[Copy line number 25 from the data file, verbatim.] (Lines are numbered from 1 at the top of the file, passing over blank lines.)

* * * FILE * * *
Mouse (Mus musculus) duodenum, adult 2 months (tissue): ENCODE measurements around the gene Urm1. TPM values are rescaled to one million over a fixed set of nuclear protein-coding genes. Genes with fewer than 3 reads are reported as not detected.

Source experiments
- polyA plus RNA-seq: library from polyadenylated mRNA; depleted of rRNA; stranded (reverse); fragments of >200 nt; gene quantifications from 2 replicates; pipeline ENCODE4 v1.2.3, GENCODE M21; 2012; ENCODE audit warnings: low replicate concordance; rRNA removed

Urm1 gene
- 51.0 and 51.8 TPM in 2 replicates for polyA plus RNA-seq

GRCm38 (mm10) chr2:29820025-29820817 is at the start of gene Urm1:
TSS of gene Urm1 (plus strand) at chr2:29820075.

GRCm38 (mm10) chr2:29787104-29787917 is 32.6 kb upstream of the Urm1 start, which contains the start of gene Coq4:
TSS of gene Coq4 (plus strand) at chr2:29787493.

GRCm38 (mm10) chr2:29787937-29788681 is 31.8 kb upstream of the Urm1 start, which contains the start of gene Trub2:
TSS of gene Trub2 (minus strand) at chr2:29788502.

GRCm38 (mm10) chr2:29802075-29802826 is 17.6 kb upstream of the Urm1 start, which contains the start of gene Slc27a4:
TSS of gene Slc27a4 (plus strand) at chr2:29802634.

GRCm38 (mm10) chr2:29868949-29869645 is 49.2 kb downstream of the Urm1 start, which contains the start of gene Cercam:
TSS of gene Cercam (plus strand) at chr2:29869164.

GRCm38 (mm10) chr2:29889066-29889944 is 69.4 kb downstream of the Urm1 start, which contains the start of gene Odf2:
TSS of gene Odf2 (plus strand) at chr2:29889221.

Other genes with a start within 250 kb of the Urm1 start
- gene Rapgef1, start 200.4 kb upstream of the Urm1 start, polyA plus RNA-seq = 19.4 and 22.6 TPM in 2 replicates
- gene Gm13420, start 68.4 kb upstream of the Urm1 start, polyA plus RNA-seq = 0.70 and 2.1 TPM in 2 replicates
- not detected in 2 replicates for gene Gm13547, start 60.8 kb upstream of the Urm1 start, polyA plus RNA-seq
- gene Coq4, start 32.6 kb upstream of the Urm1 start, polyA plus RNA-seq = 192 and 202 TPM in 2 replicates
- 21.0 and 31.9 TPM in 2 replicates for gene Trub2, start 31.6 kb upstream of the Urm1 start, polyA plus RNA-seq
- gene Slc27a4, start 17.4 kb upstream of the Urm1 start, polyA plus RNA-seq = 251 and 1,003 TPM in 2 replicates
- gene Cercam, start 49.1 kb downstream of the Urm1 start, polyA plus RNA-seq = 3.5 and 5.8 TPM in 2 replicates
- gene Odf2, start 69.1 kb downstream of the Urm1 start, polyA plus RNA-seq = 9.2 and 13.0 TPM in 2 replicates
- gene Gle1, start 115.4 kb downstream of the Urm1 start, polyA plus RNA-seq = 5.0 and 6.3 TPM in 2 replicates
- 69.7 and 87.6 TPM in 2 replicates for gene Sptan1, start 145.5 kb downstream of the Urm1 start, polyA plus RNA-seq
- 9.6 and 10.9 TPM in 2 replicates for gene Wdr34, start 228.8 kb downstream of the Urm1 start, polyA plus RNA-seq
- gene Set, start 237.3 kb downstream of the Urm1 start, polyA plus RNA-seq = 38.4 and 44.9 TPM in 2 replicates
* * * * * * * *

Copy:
- gene Cercam, start 49.1 kb downstream of the Urm1 start, polyA plus RNA-seq = 3.5 and 5.8 TPM in 2 replicates